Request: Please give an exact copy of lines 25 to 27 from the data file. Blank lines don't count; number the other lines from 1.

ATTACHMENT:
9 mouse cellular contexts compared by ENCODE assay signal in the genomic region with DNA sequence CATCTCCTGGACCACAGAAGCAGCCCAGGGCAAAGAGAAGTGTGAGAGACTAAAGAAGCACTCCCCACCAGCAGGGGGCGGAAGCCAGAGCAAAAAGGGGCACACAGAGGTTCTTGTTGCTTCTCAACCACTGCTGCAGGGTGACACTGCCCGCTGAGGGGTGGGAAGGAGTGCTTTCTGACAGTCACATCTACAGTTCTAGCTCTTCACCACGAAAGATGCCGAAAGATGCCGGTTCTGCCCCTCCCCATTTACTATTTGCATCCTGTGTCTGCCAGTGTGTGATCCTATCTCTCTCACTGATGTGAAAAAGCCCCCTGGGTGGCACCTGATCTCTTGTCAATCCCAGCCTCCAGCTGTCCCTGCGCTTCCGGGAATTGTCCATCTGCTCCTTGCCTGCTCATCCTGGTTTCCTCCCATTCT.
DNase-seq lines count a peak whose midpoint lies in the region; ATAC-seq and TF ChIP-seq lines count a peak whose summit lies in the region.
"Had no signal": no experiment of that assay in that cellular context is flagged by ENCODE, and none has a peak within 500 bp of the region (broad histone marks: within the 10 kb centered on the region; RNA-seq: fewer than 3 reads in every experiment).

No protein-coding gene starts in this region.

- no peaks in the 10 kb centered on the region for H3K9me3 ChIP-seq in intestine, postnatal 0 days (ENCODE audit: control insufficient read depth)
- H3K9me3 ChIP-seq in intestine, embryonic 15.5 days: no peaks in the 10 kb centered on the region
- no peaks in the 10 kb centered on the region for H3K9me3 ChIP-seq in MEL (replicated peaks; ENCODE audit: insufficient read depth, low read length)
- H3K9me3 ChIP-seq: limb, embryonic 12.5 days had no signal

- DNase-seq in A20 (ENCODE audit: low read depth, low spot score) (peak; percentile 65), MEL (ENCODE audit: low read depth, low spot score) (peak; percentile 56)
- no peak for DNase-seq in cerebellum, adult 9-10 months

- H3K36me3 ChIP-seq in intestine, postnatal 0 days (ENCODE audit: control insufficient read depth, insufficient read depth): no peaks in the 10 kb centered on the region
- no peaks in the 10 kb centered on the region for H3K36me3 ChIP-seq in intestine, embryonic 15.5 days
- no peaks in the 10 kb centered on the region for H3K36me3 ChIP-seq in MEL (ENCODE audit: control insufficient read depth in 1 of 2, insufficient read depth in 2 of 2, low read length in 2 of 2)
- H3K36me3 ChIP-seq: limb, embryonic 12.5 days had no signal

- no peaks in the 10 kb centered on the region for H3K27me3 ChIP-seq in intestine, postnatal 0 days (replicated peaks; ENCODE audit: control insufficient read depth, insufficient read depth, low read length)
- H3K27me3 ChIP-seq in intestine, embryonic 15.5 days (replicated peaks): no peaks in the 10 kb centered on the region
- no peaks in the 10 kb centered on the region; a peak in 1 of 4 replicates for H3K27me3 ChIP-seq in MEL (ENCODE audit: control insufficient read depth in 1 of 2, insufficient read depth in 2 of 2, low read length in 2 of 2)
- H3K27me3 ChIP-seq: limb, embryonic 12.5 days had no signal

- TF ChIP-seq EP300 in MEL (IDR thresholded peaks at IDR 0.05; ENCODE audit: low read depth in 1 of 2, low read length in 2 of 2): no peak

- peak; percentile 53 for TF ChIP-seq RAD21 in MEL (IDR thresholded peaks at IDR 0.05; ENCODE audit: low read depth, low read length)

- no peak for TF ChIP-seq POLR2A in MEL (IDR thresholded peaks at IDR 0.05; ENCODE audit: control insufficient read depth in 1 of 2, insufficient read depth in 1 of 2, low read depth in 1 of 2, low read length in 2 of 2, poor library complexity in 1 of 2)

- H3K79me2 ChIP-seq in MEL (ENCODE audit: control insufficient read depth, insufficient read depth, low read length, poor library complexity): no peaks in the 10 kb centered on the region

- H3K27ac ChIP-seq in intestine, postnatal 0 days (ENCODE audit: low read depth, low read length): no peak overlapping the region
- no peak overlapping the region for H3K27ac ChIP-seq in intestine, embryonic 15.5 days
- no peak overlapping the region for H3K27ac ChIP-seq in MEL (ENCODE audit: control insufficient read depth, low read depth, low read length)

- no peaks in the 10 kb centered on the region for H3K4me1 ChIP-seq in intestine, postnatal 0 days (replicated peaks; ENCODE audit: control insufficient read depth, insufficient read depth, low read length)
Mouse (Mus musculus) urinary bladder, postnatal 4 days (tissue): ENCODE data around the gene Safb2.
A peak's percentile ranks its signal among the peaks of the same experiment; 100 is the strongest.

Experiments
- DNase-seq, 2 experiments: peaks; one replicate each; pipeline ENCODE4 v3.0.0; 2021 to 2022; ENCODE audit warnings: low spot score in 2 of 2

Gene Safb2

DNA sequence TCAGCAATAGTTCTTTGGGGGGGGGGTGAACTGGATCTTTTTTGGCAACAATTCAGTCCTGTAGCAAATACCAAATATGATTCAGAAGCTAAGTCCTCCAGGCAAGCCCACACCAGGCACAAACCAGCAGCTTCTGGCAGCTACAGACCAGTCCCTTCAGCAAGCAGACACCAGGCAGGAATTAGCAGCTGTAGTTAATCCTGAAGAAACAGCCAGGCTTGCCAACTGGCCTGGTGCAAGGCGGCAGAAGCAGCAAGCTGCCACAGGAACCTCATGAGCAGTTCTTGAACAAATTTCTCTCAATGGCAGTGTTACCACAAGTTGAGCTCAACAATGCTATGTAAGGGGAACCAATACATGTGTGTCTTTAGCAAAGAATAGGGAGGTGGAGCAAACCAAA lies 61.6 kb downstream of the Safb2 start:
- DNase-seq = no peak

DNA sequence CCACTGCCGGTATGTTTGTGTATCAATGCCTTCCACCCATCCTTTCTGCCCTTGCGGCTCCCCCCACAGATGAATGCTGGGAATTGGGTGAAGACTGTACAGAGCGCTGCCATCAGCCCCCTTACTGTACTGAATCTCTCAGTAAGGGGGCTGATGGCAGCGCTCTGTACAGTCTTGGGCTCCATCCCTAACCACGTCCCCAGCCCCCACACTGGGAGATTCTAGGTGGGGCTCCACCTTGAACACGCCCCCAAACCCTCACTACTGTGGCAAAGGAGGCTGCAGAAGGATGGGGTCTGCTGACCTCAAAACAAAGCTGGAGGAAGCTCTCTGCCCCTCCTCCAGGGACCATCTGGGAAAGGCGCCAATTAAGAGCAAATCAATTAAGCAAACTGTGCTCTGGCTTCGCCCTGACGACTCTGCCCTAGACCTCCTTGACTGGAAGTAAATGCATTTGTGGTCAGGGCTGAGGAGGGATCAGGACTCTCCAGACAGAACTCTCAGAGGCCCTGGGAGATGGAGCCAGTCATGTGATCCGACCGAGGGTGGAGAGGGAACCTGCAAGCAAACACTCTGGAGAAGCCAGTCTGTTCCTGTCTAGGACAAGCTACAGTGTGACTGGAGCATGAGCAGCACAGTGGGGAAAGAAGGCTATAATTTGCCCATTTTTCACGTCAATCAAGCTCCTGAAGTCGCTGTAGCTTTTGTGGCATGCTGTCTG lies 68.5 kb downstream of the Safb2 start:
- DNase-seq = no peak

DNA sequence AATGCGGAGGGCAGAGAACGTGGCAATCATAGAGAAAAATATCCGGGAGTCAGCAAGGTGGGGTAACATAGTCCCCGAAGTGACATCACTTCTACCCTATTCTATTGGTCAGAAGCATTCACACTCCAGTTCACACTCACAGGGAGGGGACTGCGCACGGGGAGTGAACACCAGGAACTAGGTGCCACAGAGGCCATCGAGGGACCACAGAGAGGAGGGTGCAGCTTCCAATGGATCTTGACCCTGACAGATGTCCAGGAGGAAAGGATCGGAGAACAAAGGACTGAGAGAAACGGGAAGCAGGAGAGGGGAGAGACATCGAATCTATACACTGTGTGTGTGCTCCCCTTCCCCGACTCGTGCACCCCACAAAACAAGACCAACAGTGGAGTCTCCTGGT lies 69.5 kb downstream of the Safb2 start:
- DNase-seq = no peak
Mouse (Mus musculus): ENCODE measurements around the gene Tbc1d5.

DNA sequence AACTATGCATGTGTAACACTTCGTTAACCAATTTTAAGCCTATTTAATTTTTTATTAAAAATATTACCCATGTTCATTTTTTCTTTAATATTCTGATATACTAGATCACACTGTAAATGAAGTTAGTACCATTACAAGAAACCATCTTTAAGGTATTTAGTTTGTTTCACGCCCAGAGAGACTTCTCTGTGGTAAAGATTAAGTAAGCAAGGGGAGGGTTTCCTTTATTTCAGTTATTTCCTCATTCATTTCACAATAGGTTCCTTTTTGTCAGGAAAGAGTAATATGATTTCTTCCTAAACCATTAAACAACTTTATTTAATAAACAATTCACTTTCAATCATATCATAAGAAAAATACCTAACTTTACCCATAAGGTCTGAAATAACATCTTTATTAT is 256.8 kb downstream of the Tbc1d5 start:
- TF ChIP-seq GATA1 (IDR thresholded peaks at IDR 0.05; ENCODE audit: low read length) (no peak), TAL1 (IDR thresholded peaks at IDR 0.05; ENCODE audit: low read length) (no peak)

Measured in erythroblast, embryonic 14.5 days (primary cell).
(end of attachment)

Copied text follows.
- no peak overlapping the region for H3K27ac ChIP-seq in MEL (ENCODE audit: control insufficient read depth, low read depth, low read length)

- no peaks in the 10 kb centered on the region for H3K4me1 ChIP-seq in intestine, postnatal 0 days (replicated peaks; ENCODE audit: control insufficient read depth, insufficient read depth, low read length)
Mouse (Mus musculus) urinary bladder, postnatal 4 days (tissue): ENCODE data around the gene Safb2.